The core purpose can be easily read from the last line (the return line): printing items joined. The side amenities like case-based junction strings are put literally as topping. Refinement can be introduced in later iterations (extensibility), depending on your experience, e.g.:

  • enhanced formatting/printing (using Python's convenience functions)
  • returning a string (making the function a formatter, independent from output interface)
  • parameterize junction-strings (for customisation/localisation instead of hard-coded)

Usability: Grammar for using comma before and in lists

I wondered about the comma before and and did research. The phenomenon called serial comma or Oxford comma, is described in the Grammarly Blog post Comma Before And. It essentially says:

  • You usually put a comma before and when it’s connecting two independent clauses.
  • It’s almost always optional to put a comma before and in a list.
  • You should not use a comma before and if you’re only mentioning two qualities.

Since I assume the function should list pure items (names, nouns, verbs) - not clauses - I implemented a simple and (without serial comma) to also handle 2 items grammatically correctly.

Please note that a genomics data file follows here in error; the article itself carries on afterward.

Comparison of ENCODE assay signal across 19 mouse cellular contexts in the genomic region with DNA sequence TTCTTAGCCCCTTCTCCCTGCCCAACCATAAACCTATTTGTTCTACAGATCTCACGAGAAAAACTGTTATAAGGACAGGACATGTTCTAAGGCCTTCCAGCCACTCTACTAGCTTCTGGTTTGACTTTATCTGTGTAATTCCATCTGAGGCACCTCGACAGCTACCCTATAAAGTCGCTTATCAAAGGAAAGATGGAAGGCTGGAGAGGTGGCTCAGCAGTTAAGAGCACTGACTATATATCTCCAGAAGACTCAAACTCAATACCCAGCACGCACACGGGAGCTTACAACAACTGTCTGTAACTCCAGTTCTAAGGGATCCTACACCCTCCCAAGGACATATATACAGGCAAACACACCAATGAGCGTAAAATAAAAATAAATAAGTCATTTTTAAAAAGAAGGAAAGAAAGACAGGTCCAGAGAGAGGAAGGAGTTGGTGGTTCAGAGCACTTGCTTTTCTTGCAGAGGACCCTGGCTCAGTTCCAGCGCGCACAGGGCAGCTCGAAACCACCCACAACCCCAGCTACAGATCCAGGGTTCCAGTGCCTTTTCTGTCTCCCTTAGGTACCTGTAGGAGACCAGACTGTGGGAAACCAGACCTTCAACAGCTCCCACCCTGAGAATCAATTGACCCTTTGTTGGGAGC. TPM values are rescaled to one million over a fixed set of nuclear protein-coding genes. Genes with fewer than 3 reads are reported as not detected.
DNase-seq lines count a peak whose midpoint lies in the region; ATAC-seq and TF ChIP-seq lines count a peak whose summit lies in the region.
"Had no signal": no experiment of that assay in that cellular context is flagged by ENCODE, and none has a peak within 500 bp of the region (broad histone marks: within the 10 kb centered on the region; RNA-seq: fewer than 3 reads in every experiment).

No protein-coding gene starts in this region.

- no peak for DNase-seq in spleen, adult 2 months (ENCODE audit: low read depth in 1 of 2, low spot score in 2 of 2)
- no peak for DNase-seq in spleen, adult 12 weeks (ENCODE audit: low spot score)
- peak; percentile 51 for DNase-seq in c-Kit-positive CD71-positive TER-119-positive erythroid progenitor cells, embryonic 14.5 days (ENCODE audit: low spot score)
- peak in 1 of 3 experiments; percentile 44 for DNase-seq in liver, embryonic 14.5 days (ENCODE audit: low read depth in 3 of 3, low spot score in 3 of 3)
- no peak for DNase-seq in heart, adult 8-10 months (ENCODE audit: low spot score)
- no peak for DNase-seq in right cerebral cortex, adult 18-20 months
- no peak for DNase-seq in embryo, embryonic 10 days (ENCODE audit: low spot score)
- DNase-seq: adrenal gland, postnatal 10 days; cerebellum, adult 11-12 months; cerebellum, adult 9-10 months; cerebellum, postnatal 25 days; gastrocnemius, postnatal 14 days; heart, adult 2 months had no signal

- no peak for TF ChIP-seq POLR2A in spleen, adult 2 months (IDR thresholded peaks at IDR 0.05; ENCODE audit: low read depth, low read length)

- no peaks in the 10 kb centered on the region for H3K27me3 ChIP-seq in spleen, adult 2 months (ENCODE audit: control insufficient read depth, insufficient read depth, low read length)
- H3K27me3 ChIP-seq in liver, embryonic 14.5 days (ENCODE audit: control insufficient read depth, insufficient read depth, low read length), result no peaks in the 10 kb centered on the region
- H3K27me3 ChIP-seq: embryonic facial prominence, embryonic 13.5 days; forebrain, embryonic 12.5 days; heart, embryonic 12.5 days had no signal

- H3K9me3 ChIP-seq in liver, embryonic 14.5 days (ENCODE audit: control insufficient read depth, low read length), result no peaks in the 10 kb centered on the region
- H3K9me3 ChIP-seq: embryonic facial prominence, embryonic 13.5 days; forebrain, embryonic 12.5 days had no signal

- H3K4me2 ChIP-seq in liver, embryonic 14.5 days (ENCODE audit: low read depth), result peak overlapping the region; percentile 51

Thus as long as the different junctions can't be parameterized yet, you should clarify (implicitly) applied junction-rules in a comment (doc-string).

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  • \$\begingroup\$ I tried this because I like the idea of testing for errors before computing anything else, however, there's a problem with this code. Last item (iterable[-1]) shows in the output as: 'iterable[-1] and' rather than 'and iterable[-1]'. Inverting the print statement also changes the order of the ',' to the beginning of every item printed. \$\endgroup\$ – Vaney Rio Oct 31 '20 at 21:42
  • \$\begingroup\$ @VaneyRio Thanks! I forgot to test my solution. Now fixed and updated the code. Note: comparison with 0-based index i to check for last i == len(iterable)-1. \$\endgroup\$ – hc_dev Nov 1 '20 at 14:41
  • \$\begingroup\$ Did some grammar research on Oxford comma and SO suggests related review on Refactor Oxford Comma function (and other functions) \$\endgroup\$ – hc_dev Nov 1 '20 at 15:21